Gender is not just a layer or construction that's being performed, but it's mainly a very strong identification 'tool'. And you can only know that you're a girl or a boy or a girl in a boy's body by using the 'standard' of the binary system. We don't just choose a gender identification, but we find that a certain gender suits us better than another. It makes us understand who we are, how we perceive ourselves, others, the world around us and where we fit into all of this. It's a way of expressing yourself and therewith the institutionalised and regulated norm that 'comes with' certain genders. Again, the way we dress ourselves shows -or does not show- which gender we 'portray'. And even the way we seem to categorise certain items of clothing as being either male, female or unisex (neutral) is very telling.

So even gender fluidity or unisex is based on this binary assumption. By 'only' crossing the lines, we still recognize it as being something 'different' from the norm. It mostly raises the question: what is neutral anyway? Or even: does neutrality actually exist? It's not 'shocking' anymore, as an article called "Blurred Lines: Why Gender-neutral Fashion is the New Normal" states, to see in (high) fashion a man in a skirt or a woman walking for the menswear collection. And while it celebrates 'losing the labels', it's very telling when it says "it's getting harder to tell women's department from the men's." It isn't really about subverting the whole gender norms, but it's rather about pushing the boundaries a little. The notion of a skirt being 'female' first needs to be reinforced -when a man is wearing a skirt- to understand its 'difference' or why it can be seen as 'pushing the boundaries' (and trying to grab the golden goblet of being neutral -because if a woman is wearing trousers and a man is wearing a skirt, we surely must have found a neutral ground).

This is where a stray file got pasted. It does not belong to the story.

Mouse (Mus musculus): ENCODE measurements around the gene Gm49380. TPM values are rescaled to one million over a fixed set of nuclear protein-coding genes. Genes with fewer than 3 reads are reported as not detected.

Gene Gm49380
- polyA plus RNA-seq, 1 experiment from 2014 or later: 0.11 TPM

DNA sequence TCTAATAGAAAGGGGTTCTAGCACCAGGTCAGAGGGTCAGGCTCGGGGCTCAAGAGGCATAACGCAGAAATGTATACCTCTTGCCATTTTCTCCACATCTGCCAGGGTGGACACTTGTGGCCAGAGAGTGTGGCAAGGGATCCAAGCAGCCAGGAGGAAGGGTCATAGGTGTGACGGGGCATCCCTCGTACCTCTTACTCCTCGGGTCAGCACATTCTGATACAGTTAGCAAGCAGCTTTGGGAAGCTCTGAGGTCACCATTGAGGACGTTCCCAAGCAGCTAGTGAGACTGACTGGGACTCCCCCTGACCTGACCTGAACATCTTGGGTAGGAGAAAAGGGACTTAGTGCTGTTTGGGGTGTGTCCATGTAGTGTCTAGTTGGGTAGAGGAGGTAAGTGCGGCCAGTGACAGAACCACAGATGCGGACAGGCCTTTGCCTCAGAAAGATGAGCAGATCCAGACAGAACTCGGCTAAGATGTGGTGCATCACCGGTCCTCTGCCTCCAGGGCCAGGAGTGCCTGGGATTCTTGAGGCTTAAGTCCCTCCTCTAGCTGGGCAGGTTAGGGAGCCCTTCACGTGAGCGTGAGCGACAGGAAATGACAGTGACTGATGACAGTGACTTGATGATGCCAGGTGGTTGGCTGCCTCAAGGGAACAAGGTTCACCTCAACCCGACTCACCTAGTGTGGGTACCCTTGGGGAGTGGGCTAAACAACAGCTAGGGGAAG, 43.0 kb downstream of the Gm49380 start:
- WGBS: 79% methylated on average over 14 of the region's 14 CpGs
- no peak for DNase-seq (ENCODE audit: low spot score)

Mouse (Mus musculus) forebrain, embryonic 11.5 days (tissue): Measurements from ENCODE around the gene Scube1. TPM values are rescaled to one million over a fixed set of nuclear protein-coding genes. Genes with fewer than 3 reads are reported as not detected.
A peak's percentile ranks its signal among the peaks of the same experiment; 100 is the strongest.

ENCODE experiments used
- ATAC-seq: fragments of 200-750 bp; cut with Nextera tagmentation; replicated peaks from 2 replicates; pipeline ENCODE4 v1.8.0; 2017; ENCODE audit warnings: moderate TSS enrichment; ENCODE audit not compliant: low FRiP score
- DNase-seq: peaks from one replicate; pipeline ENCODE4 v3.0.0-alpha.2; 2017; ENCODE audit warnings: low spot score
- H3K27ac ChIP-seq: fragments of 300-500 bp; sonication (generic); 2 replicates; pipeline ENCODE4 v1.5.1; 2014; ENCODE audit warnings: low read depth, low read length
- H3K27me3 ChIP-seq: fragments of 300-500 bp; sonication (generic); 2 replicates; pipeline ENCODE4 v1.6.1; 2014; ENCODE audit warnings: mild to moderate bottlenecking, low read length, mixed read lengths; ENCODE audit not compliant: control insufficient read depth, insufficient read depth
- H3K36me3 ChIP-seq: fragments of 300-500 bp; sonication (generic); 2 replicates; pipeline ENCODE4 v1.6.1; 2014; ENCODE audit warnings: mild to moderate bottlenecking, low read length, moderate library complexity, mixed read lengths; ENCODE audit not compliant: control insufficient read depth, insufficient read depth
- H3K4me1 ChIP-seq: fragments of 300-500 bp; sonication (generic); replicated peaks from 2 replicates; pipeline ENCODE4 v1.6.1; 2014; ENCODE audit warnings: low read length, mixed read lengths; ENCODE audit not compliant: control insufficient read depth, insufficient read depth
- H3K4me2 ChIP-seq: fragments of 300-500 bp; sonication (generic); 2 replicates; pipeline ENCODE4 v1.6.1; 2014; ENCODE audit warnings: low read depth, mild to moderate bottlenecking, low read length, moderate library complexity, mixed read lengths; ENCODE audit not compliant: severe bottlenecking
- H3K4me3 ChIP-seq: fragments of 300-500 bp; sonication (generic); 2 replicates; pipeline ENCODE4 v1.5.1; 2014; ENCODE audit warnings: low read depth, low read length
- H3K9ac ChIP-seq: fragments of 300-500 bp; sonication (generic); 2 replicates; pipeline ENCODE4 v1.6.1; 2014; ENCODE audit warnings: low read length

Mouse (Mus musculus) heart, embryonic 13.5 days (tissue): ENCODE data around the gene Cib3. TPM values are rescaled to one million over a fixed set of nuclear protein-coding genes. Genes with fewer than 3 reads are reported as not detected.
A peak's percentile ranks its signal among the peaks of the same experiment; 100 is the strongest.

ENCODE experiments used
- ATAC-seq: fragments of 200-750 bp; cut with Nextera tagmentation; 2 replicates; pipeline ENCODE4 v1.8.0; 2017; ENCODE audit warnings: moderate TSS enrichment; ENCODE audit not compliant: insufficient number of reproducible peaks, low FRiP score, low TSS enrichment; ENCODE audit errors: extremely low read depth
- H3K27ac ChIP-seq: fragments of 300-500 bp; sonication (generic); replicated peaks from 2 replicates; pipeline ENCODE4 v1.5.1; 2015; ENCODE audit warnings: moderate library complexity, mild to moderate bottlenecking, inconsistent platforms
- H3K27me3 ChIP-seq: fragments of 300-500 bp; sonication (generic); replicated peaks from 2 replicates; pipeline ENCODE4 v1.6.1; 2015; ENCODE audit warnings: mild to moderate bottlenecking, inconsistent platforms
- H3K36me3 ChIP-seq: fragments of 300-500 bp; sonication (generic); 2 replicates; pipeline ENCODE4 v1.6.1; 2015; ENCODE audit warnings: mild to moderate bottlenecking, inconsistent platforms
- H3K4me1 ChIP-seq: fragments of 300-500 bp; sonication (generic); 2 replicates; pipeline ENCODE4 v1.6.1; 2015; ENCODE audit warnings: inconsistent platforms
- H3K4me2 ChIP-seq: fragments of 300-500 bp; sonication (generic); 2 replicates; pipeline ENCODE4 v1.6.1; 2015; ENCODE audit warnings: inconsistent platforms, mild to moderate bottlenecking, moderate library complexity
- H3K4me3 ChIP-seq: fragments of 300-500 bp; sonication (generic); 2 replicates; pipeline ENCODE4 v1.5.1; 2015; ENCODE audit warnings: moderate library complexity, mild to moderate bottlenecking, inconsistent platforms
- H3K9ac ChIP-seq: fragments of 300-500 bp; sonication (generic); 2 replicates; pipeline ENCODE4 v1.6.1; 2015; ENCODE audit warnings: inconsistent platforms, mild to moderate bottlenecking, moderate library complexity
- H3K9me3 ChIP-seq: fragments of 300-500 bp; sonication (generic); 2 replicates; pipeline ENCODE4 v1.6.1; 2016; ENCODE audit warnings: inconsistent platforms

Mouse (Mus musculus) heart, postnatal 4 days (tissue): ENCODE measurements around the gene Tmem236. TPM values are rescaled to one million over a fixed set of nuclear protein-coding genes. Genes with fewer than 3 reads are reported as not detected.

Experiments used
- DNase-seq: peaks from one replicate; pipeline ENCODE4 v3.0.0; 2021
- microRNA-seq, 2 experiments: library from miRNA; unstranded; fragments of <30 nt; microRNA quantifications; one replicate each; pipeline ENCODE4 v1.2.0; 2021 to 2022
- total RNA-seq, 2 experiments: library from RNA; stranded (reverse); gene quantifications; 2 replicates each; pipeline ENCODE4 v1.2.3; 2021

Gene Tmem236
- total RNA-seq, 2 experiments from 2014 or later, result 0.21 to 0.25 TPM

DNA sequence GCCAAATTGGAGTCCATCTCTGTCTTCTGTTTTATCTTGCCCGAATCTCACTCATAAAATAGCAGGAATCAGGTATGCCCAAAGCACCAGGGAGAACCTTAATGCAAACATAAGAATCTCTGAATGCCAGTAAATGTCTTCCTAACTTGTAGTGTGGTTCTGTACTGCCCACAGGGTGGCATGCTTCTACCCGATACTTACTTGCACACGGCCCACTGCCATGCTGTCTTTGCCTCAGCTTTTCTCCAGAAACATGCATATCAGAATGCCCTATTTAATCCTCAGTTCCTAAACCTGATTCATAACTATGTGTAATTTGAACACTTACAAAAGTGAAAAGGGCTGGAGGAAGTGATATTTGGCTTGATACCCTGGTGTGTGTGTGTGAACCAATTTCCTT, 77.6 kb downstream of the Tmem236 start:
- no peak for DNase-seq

This brings us to gender performativity, which is based on the idea that the performance of gender (re)produces gender hierarchies as if they were based on essential differences. These differences being a reference point for our experience of the relation between 'you' and 'everything else'. By actively showing that gender is a performance, by putting certain 'iconic mannerisms' under a magnifying glass, you can show that gender is indeed just a construction. Being 'in drag' is the perfect example for this. Drag Kings and Queens demonstrate how easily certain 'gender roles' can be performed by either sex. You don't have to be solidly a man or a woman to be able to mimic and therewith overthrow either identification through binary. It shows how artificial the whole thing actually is.


So are we human, or are we dancer? It can be said that most of us indeed follow a certain pattern in life that comes with the 'package deal' of being either assigned to be a man or woman. However this assignment is so much intertwined with the way we identify ourselves in position to the rest of the world, and therewith the way we express ourselves and are actually able to do that -especially when you're being seen or see yourself as not being part of the 'unmarked norm'. So are we free or are we subjects of society? We can't do what we want when we want, but by being aware of the strings that are attached and the puppeteer who holds them, in some way we're able to take different steps than choreographed through performance. Through showing the construction, the stage and the puppets that are standing in the coulisse, we're able to make a (political) statement about gender, gender roles and gender representation. The Art of Self most probably being the most important thing to hold onto, which isn't just something that's based on masculinity/femininity or mind/body, but rather on intersectional thinking. You're not performig an arbitrary life, but living an intersectional one.

Love,
Dominique


What I'm wearing: Blouse - Made by me / Suit - Made by me / Beret - H&M (old) / Bag - Vintage / Shoes - H&M (old) /
Sources: 1 / 2 / 3 / 4 / 5 / 6 / 7 / 8 / 9 / And: Cultural Theory and Popular Culture, an introduction by J. Storey, On Female Body Experience: "Throwing Like A Girl" And Other Essays by I.M. Young, Gender Trouble: Feminism and the Subversion of Identity by J. Butler